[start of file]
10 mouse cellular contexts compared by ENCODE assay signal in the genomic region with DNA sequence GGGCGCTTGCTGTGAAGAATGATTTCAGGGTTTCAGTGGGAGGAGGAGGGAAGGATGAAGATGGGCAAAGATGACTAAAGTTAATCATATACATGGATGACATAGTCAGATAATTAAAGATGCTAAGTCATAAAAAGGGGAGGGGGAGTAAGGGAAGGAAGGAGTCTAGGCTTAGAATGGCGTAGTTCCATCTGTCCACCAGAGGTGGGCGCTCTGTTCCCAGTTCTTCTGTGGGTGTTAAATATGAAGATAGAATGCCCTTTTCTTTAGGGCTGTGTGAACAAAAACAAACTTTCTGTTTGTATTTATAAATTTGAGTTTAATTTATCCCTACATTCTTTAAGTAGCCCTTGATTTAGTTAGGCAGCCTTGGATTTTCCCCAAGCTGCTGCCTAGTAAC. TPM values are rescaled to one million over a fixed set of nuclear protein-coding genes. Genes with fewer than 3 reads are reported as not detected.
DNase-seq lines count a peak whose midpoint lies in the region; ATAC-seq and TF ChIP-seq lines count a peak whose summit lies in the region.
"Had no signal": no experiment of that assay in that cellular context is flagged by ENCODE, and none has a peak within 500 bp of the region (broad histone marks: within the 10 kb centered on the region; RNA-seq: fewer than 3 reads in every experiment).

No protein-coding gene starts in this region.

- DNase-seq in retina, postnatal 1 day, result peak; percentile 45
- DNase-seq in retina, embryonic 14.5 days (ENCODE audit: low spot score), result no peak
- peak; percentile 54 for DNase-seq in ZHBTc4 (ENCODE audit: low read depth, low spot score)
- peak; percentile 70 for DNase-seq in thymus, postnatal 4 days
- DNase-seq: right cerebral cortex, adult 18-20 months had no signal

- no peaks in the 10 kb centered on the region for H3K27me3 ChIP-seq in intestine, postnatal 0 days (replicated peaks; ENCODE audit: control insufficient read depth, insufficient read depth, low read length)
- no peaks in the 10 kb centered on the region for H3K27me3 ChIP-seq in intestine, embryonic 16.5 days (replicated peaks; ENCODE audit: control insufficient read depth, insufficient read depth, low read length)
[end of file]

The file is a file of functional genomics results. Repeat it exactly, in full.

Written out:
10 mouse cellular contexts compared by ENCODE assay signal in the genomic region with DNA sequence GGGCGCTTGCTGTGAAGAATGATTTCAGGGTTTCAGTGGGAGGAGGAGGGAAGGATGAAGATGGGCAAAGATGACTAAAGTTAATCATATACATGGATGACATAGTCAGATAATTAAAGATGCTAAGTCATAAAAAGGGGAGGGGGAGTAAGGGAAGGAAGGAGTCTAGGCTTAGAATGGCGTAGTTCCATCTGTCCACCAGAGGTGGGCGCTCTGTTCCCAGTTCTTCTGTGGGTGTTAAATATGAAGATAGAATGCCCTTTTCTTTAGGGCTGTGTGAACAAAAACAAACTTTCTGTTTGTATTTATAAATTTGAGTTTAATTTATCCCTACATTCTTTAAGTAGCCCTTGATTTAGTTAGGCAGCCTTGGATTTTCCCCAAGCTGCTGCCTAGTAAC. TPM values are rescaled to one million over a fixed set of nuclear protein-coding genes. Genes with fewer than 3 reads are reported as not detected.
DNase-seq lines count a peak whose midpoint lies in the region; ATAC-seq and TF ChIP-seq lines count a peak whose summit lies in the region.
"Had no signal": no experiment of that assay in that cellular context is flagged by ENCODE, and none has a peak within 500 bp of the region (broad histone marks: within the 10 kb centered on the region; RNA-seq: fewer than 3 reads in every experiment).

No protein-coding gene starts in this region.

- DNase-seq in retina, postnatal 1 day, result peak; percentile 45
- DNase-seq in retina, embryonic 14.5 days (ENCODE audit: low spot score), result no peak
- peak; percentile 54 for DNase-seq in ZHBTc4 (ENCODE audit: low read depth, low spot score)
- peak; percentile 70 for DNase-seq in thymus, postnatal 4 days
- DNase-seq: right cerebral cortex, adult 18-20 months had no signal

- no peaks in the 10 kb centered on the region for H3K27me3 ChIP-seq in intestine, postnatal 0 days (replicated peaks; ENCODE audit: control insufficient read depth, insufficient read depth, low read length)
- no peaks in the 10 kb centered on the region for H3K27me3 ChIP-seq in intestine, embryonic 16.5 days (replicated peaks; ENCODE audit: control insufficient read depth, insufficient read depth, low read length)